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Russia Has Much To Do To Improve Women's Rights


Despite Progress, Russia Has Much To Do To Improve Women's Rights - UN Expert

Although Russia has undergone administrative and legislative change that has contributed to improvements in the situation of women over the past decade, violence – particularly in the home – continues to cause injuries and claim the lives of thousands of women annually, according to a United Nations expert.

"The situation is further aggravated by the lack of sufficient shelters," Yakin Ertürk, the UN Commission on Human Rights' Special Rapporteur on violence against women, its causes and consequences, said in a statement on her official visit to the Russian Federation from 17 to 24 December 2004. "Violence against women and sex discrimination are still low on the State agenda."

She noted that in the North Caucasus, which has been roiled by a war against separatists in Chechnya, the State is confronted with the challenge of ensuring security whilst observing human rights.

"In this regard, some positive steps have been taken by the Government towards normalization in the region," she said. "However, the day to day lives of people is far from normal, particularly in Chechnya. I heard first-hand accounts of women being arbitrarily detained and tortured following targeted operations. This is said to be in response to women's involvement in terrorist attacks, particularly as suicide bombers."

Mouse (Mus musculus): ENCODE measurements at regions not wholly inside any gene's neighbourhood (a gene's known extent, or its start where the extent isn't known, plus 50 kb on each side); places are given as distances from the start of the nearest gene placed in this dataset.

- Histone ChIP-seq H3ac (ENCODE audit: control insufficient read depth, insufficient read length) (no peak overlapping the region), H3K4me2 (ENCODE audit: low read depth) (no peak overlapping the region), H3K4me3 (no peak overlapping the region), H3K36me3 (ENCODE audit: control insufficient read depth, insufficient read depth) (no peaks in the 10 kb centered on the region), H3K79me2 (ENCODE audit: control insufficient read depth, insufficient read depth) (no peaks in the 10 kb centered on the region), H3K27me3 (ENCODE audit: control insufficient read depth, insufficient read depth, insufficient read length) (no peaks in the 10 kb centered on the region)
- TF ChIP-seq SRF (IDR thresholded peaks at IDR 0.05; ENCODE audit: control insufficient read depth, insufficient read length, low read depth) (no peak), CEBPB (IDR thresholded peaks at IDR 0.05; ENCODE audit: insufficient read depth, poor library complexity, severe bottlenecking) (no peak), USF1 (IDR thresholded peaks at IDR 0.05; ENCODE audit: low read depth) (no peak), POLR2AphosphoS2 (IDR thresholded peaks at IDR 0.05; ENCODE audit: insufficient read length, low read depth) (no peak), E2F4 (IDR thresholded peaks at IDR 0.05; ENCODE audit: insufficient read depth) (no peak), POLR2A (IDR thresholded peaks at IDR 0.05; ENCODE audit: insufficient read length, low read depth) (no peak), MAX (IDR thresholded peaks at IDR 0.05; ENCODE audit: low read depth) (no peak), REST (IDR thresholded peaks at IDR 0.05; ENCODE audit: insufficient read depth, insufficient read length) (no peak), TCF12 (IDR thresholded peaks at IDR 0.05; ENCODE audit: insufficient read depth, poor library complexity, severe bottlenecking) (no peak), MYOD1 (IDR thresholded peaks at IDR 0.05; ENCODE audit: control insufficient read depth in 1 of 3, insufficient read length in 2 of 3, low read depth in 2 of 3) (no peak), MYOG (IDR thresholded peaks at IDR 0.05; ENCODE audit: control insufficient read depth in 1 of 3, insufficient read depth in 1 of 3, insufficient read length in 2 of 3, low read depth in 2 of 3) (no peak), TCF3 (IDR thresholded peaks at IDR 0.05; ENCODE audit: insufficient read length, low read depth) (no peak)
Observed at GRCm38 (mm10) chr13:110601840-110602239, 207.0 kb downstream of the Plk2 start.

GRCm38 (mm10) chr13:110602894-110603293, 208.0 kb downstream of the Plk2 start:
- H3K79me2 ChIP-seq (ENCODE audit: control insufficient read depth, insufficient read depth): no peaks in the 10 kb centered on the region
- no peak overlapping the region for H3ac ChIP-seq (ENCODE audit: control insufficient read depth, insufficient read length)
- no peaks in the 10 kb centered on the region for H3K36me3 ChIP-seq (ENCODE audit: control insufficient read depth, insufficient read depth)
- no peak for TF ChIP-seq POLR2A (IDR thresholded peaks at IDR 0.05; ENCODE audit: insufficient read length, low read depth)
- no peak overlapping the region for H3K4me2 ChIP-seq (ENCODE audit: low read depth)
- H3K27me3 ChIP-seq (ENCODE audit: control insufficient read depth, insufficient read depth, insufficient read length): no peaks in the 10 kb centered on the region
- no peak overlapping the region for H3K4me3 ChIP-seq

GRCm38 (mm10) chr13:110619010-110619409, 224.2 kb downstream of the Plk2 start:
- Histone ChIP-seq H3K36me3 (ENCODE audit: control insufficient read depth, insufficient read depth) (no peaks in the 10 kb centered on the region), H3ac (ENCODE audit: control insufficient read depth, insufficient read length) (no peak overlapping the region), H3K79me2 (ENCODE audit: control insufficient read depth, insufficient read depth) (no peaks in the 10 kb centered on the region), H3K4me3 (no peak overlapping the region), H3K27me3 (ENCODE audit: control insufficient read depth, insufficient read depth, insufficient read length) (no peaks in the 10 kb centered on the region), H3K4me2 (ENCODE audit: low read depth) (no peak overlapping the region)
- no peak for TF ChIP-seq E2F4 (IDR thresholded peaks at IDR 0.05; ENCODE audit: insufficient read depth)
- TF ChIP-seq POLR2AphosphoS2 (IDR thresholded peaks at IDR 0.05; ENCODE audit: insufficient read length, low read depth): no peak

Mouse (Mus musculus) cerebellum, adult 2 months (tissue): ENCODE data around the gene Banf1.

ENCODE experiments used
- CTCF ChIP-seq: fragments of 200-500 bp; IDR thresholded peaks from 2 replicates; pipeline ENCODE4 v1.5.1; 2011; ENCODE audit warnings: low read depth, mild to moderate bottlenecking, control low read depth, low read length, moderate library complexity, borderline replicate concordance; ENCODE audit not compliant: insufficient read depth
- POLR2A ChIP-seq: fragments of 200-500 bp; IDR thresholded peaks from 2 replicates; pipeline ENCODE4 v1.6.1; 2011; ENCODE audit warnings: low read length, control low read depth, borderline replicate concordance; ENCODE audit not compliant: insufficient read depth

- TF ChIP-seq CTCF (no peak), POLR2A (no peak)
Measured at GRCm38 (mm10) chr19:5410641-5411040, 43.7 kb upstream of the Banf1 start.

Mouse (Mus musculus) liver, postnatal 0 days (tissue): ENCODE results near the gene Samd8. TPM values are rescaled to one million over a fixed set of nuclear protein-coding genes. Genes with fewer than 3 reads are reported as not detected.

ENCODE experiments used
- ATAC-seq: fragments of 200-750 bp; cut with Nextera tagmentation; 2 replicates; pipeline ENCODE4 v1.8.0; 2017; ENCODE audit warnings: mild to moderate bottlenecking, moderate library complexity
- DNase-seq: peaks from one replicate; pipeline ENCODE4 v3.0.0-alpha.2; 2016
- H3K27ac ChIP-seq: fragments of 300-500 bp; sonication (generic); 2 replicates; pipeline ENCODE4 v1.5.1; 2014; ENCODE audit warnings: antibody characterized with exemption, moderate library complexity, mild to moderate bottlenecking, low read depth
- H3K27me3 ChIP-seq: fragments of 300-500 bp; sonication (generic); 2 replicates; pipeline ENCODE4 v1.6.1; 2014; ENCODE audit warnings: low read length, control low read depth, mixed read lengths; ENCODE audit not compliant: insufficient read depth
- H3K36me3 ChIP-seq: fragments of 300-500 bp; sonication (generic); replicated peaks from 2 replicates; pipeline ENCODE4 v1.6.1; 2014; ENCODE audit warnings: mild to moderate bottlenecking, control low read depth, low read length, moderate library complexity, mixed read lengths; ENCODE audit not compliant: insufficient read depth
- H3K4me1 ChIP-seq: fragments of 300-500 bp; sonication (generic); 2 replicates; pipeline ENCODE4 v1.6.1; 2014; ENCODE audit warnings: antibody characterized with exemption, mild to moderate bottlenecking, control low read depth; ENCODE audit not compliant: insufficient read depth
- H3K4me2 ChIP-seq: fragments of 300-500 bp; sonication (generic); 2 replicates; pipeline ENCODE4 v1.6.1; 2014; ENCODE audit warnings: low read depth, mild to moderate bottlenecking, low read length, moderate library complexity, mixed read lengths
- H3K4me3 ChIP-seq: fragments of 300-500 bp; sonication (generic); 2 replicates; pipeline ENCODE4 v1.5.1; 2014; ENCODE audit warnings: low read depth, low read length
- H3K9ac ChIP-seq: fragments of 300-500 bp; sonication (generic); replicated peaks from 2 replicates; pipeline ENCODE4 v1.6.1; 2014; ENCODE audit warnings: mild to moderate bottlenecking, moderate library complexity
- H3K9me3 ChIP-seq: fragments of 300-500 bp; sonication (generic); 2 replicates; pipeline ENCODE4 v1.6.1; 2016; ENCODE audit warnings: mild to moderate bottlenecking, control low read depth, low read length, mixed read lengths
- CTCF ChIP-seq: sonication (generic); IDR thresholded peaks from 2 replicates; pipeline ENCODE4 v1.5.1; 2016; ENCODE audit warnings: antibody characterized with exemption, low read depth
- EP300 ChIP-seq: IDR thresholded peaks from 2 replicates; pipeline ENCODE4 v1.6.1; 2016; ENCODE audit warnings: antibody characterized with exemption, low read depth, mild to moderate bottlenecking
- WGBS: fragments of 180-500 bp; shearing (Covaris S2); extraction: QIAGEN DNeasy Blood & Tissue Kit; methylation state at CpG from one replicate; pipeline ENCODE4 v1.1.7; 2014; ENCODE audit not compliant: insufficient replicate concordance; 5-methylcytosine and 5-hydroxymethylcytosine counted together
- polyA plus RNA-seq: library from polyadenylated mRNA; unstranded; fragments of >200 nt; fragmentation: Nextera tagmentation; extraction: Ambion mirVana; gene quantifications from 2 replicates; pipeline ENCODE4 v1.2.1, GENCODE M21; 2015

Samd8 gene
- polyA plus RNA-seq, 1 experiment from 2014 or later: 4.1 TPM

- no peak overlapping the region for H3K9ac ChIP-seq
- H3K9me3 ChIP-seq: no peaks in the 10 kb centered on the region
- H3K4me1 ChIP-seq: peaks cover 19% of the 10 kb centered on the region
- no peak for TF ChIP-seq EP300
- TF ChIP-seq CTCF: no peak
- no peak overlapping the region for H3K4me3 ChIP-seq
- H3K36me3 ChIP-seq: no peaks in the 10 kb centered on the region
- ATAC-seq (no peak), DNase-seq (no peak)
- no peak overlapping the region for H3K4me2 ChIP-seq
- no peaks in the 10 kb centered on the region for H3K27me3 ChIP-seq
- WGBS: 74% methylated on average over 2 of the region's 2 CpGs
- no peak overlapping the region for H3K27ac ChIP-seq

The initial recommendations Ms. Ertürk made to the Government of the Russian Federation include: prioritizing women's rights in judicial and non-judicial mechanisms, policies and programmes; enacting legislation specifically criminalizing domestic violence and providing shelters for those in need; and launching gender awareness campaigns and providing training to law enforcement officers and security forces.

She also proposed that the Government ensure that all laws, policies and practices to counter terrorism fully meet fundamental principles of international law and international human rights standards; investigate, prosecute, and punish those responsible for violations of human rights and provide compensation to victims or their families; and establish a protection programme for human rights defenders, witnesses and victims who are at risk of harm.

She thanked the federal and local authorities for facilitating her visit and expressed her gratitude to human rights organizations, individuals and victims of violence for valuable information provided.

During the visit she met with representatives of the Federal Government and authorities of the republics of Ingushetia and Chechnya and heard testimony from victims of human rights violations, relatives of "disappeared" persons, as well as internally displaced persons (IDPs).

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